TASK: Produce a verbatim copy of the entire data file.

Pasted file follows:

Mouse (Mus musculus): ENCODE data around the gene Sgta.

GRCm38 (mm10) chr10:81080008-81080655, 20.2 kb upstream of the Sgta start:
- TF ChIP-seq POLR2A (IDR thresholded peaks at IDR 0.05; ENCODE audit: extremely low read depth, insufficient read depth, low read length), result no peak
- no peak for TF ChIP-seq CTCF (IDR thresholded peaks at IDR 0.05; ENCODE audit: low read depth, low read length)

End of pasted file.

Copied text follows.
Mouse (Mus musculus): ENCODE data around the gene Sgta.

GRCm38 (mm10) chr10:81080008-81080655, 20.2 kb upstream of the Sgta start:
- TF ChIP-seq POLR2A (IDR thresholded peaks at IDR 0.05; ENCODE audit: extremely low read depth, insufficient read depth, low read length), result no peak
- no peak for TF ChIP-seq CTCF (IDR thresholded peaks at IDR 0.05; ENCODE audit: low read depth, low read length)